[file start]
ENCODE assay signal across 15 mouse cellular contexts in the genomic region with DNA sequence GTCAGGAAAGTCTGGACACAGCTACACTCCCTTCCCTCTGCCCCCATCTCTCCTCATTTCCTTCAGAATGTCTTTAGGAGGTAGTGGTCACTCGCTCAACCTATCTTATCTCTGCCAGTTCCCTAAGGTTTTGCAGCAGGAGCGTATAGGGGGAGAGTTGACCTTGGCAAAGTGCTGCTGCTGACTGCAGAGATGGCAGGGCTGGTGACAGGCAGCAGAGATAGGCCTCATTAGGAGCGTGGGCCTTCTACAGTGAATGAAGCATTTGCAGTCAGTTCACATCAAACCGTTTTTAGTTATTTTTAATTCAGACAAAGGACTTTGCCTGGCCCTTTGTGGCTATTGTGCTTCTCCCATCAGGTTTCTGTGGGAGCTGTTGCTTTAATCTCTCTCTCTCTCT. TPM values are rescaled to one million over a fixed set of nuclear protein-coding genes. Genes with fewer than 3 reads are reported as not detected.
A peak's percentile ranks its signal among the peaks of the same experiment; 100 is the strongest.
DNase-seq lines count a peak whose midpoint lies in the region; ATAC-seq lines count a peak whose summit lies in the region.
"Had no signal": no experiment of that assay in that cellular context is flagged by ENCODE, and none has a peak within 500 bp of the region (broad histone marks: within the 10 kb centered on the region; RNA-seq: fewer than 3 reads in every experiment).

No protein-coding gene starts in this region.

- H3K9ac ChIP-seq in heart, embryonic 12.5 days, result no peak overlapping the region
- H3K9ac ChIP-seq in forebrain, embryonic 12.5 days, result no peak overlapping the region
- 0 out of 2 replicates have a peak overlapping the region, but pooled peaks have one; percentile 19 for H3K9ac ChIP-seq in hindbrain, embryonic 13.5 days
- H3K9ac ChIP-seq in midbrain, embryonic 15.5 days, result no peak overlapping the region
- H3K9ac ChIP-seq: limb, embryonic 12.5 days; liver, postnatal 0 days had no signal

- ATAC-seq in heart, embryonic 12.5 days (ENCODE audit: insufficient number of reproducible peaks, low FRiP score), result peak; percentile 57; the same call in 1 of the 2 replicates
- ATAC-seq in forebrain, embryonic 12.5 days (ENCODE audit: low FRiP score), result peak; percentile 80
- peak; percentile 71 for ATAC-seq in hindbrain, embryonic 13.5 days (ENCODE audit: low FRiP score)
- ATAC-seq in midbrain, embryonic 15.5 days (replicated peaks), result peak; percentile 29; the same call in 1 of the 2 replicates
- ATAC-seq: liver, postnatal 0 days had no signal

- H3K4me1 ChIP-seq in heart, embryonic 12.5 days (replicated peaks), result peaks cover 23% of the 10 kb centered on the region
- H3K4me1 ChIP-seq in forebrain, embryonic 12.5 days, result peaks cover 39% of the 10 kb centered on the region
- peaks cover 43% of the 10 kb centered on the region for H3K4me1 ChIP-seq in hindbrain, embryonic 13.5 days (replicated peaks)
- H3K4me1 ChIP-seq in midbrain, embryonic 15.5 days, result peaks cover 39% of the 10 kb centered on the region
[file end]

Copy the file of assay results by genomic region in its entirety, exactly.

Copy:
ENCODE assay signal across 15 mouse cellular contexts in the genomic region with DNA sequence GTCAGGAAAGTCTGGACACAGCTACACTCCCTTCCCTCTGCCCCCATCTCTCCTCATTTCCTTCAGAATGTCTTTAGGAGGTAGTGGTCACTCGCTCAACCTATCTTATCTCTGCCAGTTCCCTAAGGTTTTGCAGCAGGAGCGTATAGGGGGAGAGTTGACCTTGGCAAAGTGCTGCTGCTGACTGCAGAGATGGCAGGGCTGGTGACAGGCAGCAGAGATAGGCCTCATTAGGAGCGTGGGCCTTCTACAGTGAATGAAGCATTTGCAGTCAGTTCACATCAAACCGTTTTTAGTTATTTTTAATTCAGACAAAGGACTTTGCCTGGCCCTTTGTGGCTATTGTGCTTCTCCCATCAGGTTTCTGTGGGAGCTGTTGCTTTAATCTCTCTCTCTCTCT. TPM values are rescaled to one million over a fixed set of nuclear protein-coding genes. Genes with fewer than 3 reads are reported as not detected.
A peak's percentile ranks its signal among the peaks of the same experiment; 100 is the strongest.
DNase-seq lines count a peak whose midpoint lies in the region; ATAC-seq lines count a peak whose summit lies in the region.
"Had no signal": no experiment of that assay in that cellular context is flagged by ENCODE, and none has a peak within 500 bp of the region (broad histone marks: within the 10 kb centered on the region; RNA-seq: fewer than 3 reads in every experiment).

No protein-coding gene starts in this region.

- H3K9ac ChIP-seq in heart, embryonic 12.5 days, result no peak overlapping the region
- H3K9ac ChIP-seq in forebrain, embryonic 12.5 days, result no peak overlapping the region
- 0 out of 2 replicates have a peak overlapping the region, but pooled peaks have one; percentile 19 for H3K9ac ChIP-seq in hindbrain, embryonic 13.5 days
- H3K9ac ChIP-seq in midbrain, embryonic 15.5 days, result no peak overlapping the region
- H3K9ac ChIP-seq: limb, embryonic 12.5 days; liver, postnatal 0 days had no signal

- ATAC-seq in heart, embryonic 12.5 days (ENCODE audit: insufficient number of reproducible peaks, low FRiP score), result peak; percentile 57; the same call in 1 of the 2 replicates
- ATAC-seq in forebrain, embryonic 12.5 days (ENCODE audit: low FRiP score), result peak; percentile 80
- peak; percentile 71 for ATAC-seq in hindbrain, embryonic 13.5 days (ENCODE audit: low FRiP score)
- ATAC-seq in midbrain, embryonic 15.5 days (replicated peaks), result peak; percentile 29; the same call in 1 of the 2 replicates
- ATAC-seq: liver, postnatal 0 days had no signal

- H3K4me1 ChIP-seq in heart, embryonic 12.5 days (replicated peaks), result peaks cover 23% of the 10 kb centered on the region
- H3K4me1 ChIP-seq in forebrain, embryonic 12.5 days, result peaks cover 39% of the 10 kb centered on the region
- peaks cover 43% of the 10 kb centered on the region for H3K4me1 ChIP-seq in hindbrain, embryonic 13.5 days (replicated peaks)
- H3K4me1 ChIP-seq in midbrain, embryonic 15.5 days, result peaks cover 39% of the 10 kb centered on the region